This tutorial provides a basic Android Java programmer's introduction to working with gRPC.

By walking through this example you’ll learn how to:

  • Define a service in a .proto file.
  • Generate client code using the protocol buffer compiler.
  • Use the Java gRPC API to write a simple mobile client for your service.

It assumes that you have read the Overview and are familiar with protocol buffers. This guide also does not cover anything on the server side. You can check the Java guide for more information.

Why use gRPC?

Our example is a simple route mapping application that lets clients get information about features on their route, create a summary of their route, and exchange route information such as traffic updates with the server and other clients.

With gRPC we can define our service once in a .proto file and implement clients and servers in any of gRPC’s supported languages, which in turn can be run in environments ranging from servers inside Google to your own tablet - all the complexity of communication between different languages and environments is handled for you by gRPC. We also get all the advantages of working with protocol buffers, including efficient serialization, a simple IDL, and easy interface updating.

Example code and setup

The example code for our tutorial is in grpc-java’s examples/android. To download the example, clone the grpc-java repository by running the following command:

$ git clone https://github.com/grpc/grpc-java.git

Then change your current directory to grpc-java/examples/android:

$ cd grpc-java/examples/android

You also should have the relevant tools installed to generate the client interface code - if you don’t already, follow the setup instructions in the Java README.

Defining the service

Our first step (as you’ll know from the Overview) is to define the gRPC service and the method request and response types using protocol buffers. You can see the complete .proto file in routeguide/app/src/main/proto/route_guide.proto.

As we’re generating Java code in this example, we’ve specified a java_package file option in our .proto:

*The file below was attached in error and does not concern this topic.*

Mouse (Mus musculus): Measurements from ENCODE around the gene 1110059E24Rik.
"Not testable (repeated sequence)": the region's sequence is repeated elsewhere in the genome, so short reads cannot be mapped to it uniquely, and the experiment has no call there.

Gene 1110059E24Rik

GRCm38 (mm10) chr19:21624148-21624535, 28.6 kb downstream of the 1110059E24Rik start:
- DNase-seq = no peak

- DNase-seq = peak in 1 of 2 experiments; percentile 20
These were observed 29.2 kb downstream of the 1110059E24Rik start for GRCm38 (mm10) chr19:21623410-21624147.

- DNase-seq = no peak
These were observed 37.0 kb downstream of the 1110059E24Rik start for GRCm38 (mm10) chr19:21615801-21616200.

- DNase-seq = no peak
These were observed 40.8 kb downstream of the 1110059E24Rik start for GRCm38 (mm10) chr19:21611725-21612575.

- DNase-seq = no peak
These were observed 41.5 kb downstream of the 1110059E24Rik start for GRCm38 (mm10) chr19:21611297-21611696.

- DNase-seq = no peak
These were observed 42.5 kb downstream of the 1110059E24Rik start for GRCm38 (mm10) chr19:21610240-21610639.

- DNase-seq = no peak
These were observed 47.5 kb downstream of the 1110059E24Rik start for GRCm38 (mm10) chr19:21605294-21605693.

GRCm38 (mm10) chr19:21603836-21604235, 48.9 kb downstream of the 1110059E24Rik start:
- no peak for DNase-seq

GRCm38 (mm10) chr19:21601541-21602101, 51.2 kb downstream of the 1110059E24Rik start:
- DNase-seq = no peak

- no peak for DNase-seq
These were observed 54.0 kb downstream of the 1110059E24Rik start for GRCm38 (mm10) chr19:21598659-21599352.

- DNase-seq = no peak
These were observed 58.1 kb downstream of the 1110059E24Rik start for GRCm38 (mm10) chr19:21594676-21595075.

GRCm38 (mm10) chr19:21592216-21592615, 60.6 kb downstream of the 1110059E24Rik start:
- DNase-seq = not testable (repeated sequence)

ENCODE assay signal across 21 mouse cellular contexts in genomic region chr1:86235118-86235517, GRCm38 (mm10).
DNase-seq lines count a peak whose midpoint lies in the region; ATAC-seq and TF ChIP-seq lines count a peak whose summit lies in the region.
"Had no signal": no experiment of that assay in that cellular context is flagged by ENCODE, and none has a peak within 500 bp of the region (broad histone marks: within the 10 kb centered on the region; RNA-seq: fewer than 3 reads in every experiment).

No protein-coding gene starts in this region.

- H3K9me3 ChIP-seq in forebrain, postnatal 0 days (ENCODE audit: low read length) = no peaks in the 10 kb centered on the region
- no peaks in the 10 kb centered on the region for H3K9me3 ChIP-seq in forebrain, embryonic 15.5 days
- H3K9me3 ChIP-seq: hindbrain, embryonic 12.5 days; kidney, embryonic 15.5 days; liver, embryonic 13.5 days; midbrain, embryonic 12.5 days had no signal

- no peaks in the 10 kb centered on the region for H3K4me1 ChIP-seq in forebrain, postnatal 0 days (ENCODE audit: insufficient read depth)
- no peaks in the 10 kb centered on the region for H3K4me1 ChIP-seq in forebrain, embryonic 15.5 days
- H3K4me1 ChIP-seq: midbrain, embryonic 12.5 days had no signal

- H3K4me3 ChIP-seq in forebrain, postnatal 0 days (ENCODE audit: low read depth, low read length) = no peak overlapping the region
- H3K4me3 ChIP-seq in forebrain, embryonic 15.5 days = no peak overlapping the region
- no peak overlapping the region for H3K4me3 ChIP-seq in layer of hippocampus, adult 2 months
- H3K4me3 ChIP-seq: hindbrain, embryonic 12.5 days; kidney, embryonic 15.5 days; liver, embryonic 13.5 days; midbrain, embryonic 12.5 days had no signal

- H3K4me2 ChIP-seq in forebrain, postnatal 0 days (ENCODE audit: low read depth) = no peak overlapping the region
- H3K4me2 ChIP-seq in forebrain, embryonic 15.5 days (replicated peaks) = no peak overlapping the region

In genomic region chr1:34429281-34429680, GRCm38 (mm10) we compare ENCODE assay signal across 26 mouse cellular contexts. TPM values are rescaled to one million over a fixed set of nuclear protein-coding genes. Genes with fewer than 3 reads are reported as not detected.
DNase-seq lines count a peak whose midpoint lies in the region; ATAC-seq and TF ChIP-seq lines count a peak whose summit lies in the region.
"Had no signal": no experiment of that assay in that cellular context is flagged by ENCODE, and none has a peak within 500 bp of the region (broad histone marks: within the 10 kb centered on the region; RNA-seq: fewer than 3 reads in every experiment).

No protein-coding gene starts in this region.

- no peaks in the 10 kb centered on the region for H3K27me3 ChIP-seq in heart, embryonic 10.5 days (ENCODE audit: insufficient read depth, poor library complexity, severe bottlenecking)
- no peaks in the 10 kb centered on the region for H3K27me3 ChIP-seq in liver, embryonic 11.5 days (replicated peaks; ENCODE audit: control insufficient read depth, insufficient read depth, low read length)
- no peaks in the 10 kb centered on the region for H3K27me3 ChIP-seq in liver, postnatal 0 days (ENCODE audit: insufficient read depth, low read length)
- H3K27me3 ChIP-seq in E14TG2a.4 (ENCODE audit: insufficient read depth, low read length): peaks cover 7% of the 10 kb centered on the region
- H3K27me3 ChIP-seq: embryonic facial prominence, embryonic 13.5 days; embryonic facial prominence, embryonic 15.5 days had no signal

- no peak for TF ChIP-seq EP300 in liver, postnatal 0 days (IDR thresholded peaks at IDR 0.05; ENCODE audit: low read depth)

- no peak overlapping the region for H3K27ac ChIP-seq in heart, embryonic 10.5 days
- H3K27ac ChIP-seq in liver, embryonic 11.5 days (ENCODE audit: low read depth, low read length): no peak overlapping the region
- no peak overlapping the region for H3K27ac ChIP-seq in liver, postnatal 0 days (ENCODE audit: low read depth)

option java_package = "io.grpc.examples";

This specifies the package we want to use for our generated Java classes. If no explicit java_package option is given in the .proto file, then by default the proto package (specified using the “package” keyword) will be used. However, proto packages generally do not make good Java packages since proto packages are not expected to start with reverse domain names. If we generate code in another language from this .proto, the java_package option has no effect.

To define a service, we specify a named service in the .proto file:

service RouteGuide {
   ...
}

Then we define rpc methods inside our service definition, specifying their request and response types. gRPC lets you define four kinds of service method, all of which are used in the RouteGuide service:

  • A simple RPC where the client sends a request to the server using the stub and waits for a response to come back, just like a normal function call.
// Obtains the feature at a given position.
rpc GetFeature(Point) returns (Feature) {}
  • A server-side streaming RPC where the client sends a request to the server and gets a stream to read a sequence of messages back. The client reads from the returned stream until there are no more messages. As you can see in our example, you specify a server-side streaming method by placing the stream keyword before the response type.
// Obtains the Features available within the given Rectangle.  Results are
// streamed rather than returned at once (e.g. in a response message with a
// repeated field), as the rectangle may cover a large area and contain a
// huge number of features.
rpc ListFeatures(Rectangle) returns (stream Feature) {}
  • A client-side streaming RPC where the client writes a sequence of messages and sends them to the server, again using a provided stream. Once the client has finished writing the messages, it waits for the server to read them all and return its response. You specify a client-side streaming method by placing the stream keyword before the request type.
// Accepts a stream of Points on a route being traversed, returning a
// RouteSummary when traversal is completed.
rpc RecordRoute(stream Point) returns (RouteSummary) {}
  • A bidirectional streaming RPC where both sides send a sequence of messages using a read-write stream. The two streams operate independently, so clients and servers can read and write in whatever order they like: for example, the server could wait to receive all the client messages before writing its responses, or it could alternately read a message then write a message, or some other combination of reads and writes. The order of messages in each stream is preserved. You specify this type of method by placing the stream keyword before both the request and the response.
// Accepts a stream of RouteNotes sent while a route is being traversed,
// while receiving other RouteNotes (e.g. from other users).
rpc RouteChat(stream RouteNote) returns (stream RouteNote) {}

Our .proto file also contains protocol buffer message type definitions for all the request and response types used in our service methods - for example, here’s the Point message type: